A little snippet of a SF romance. Written my way.
The first time they met could best be described as a case of magnetic repulsion. Their eyes met across the void between them, and the force of their attraction flipped them violently around.
“It sounds better when you put it that way.”
She was drifting, one hand on his shoulder, and reading over the top of his head while he typed.
“I could write it straight.” He craned his neck and she met his lips. “Write what really happened.” He finished when she backed off for air and a sip from her bulb of coffee.
She snorted. “Fiction has to make sense.”
“Life can be completely unexpected.” He put his fingers on the keyboard. “I’ll finish this chapter?”
“I’ll start supper.” She pushed off him, and flipped from the ceiling toward the door. Her missing leg didn’t slow her at all in this environment. He watched her go, then turned back to the screen. His eyes weren’t focused on it any longer.
He was remembering that day. He still had no idea what hit them. Space battles, unlike what the sensies showed, were mostly long and boring and no one told the crew what was going on. He had been standing his watch, which mostly involved sitting and chatting with his friend Jake about the sensie they had borrowed from Jake’s bunkmate.
The ship had shuddered, groaned like an animal, and the gravity had gone away. He’d found himself half in his suit before his brain had caught up with his body. He’d met Jake’s wide eyes, and finished donning the protection. It wasn’t much, against… The ship had jerked around them and then torn in half like a meal wrapper.
It was a bit weird, really, he’d thought at the time in a detached corner of his mind. There wasn’t a sense of falling or motion. No breach in the compartment they were in. He’d been floating innocently, and then the bulkhead came over and smacked him hard. That was all he remembered for a while. How long a while he was never sure.
He’d come around in a haze, hanging in the middle of the room. Jake’s limp suit was drifting nearby, and when he’d grabbed his friend’s arm and spun him to see… the face shield was sloshing in blood. He’d let go. There was nothing he could do there. He’d reached for his chest, and pressed the ELT button carefully, feeling the double interlock that kept it from being triggered accidentally, and he pushed, hard, and his chest hurt but that wasn’t why.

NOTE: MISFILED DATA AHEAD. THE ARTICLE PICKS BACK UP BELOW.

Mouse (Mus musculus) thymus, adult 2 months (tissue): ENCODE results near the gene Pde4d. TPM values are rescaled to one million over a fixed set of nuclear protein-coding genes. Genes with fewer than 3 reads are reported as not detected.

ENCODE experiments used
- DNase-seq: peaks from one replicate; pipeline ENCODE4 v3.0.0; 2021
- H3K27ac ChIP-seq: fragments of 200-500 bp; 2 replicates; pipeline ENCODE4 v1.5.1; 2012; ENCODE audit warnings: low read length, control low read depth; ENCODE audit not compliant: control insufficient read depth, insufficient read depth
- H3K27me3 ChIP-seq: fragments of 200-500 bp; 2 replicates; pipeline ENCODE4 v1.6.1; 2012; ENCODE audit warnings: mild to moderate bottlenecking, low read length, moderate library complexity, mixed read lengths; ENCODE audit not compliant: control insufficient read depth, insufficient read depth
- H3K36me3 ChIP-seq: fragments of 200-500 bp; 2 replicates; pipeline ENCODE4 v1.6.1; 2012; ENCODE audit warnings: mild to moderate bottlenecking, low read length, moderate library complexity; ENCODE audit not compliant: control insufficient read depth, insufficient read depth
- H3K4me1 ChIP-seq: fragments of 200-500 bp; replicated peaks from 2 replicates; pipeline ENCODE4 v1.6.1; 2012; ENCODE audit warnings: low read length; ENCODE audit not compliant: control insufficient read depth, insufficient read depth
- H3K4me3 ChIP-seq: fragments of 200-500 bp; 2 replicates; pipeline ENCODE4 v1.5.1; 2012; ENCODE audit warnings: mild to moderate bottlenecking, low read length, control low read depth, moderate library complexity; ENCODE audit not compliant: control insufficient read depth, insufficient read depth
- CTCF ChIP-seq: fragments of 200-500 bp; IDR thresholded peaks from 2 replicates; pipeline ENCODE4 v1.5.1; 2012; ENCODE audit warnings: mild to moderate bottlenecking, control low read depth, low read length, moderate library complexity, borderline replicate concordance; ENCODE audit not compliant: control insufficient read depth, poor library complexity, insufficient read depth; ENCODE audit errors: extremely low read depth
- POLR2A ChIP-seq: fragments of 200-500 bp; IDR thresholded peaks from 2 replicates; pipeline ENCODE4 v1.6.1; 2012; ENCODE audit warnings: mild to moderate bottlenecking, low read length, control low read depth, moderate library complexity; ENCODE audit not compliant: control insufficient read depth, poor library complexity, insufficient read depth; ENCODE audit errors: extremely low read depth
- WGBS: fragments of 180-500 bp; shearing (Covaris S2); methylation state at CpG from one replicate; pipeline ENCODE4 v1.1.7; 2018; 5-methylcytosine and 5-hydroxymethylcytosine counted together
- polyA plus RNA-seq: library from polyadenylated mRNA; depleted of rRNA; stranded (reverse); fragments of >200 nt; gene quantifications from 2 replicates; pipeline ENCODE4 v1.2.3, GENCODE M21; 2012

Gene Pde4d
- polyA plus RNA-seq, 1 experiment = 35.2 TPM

Time trickled by. Silence hammered in his ears. Jake stirred, but it was currents of microgravity. What had made his friend, his friend, was gone. The room was still, and hot, and getting hotter. He couldn’t wipe away the sweat, but at least it wasn’t all running in his eyes like it would with gravity. Nor would it cool him, and anhidrosis was fatal. Would be fatal before he ran out of air, food, or water.
His shipsuit air was running low, as he hung there staring at the ceiling, when he jerked into action. First he awkwardly made his way to the panel, and pulled himself into the seat. The display was blank, dead, no power. But the emergency air hookup was lit in a friendly green ring. He fumbled out the umbilical and jacked it in. The hiss of fresh air cycling was all in his head, he told himself. Still, he felt more alert than he had since before whatever happened to the ship had…
The radio crackled to life.
“ELT 15463, report.”
They wouldn’t know who was in this suit, he knew. They were sized to fit anyone, and you put on the one nearest you. He keyed the button and recited his name and rank in a robotic monotone, then released it and got off the air. They knew where he was. He wasn’t going to occupy the radio if they needed to give him further instructions.
“Stay put, spacer.” The voice on the other side was warm and female. “We’re coming for you.”
He’d strapped himself into the chair, then. He was oriented strangely, angled to every flat space in the room, swinging on the gimbaled chair. Still, if they blew the door, he had no intention of going out with whatever atmosphere was left in the room. He stared at Jake, drifting between him, and the door, and he unbuckled himself again. He owed this to Jake’s family.
He’d tugged the body into the other chair, and was just clipping the straps together, when they blew the door.
He’d just had time to meet her eyes as the rush of gasses blew him backwards and past her, and down what was left of the corridor into open space.
She’d reached for him, and he for her, but like two magnets, they’d been pushed apart with a violence that made the blood rush to his head.
He put his fingers back on the keyboard again. He wrote.
…years later, they could tell their children that on their first meeting, Ma tried to kill Da, but it was all an accident…
I was prompted this week by AC Young with “Their first meeting was described as a case of magnetic repulsion.”
I prompted Ray Krawczyk with “On the first night of the apocalypse…”
You can read their prompt responses, and more, over at More Odds Than Ends. And you can join in the prompt challenge!